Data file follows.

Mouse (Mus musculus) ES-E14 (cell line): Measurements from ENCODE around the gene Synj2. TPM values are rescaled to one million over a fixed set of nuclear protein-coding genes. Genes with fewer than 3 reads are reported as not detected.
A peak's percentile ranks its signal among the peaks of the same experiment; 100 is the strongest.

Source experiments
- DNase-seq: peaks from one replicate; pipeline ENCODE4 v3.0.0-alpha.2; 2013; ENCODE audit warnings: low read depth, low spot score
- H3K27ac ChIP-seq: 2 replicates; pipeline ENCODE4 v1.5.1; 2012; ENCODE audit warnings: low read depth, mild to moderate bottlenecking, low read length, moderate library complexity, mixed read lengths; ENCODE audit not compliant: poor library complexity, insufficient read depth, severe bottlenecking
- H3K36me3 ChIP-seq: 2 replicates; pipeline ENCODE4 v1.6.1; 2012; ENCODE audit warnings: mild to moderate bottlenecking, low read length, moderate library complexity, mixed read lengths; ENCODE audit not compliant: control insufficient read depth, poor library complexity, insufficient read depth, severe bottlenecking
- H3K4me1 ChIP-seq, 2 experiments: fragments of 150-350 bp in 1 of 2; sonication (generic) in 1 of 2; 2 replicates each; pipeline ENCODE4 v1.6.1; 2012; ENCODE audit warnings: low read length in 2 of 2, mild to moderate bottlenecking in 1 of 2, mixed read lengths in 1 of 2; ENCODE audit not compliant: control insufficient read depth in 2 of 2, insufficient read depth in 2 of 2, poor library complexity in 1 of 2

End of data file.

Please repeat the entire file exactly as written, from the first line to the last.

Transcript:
Mouse (Mus musculus) ES-E14 (cell line): Measurements from ENCODE around the gene Synj2. TPM values are rescaled to one million over a fixed set of nuclear protein-coding genes. Genes with fewer than 3 reads are reported as not detected.
A peak's percentile ranks its signal among the peaks of the same experiment; 100 is the strongest.

Source experiments
- DNase-seq: peaks from one replicate; pipeline ENCODE4 v3.0.0-alpha.2; 2013; ENCODE audit warnings: low read depth, low spot score
- H3K27ac ChIP-seq: 2 replicates; pipeline ENCODE4 v1.5.1; 2012; ENCODE audit warnings: low read depth, mild to moderate bottlenecking, low read length, moderate library complexity, mixed read lengths; ENCODE audit not compliant: poor library complexity, insufficient read depth, severe bottlenecking
- H3K36me3 ChIP-seq: 2 replicates; pipeline ENCODE4 v1.6.1; 2012; ENCODE audit warnings: mild to moderate bottlenecking, low read length, moderate library complexity, mixed read lengths; ENCODE audit not compliant: control insufficient read depth, poor library complexity, insufficient read depth, severe bottlenecking
- H3K4me1 ChIP-seq, 2 experiments: fragments of 150-350 bp in 1 of 2; sonication (generic) in 1 of 2; 2 replicates each; pipeline ENCODE4 v1.6.1; 2012; ENCODE audit warnings: low read length in 2 of 2, mild to moderate bottlenecking in 1 of 2, mixed read lengths in 1 of 2; ENCODE audit not compliant: control insufficient read depth in 2 of 2, insufficient read depth in 2 of 2, poor library complexity in 1 of 2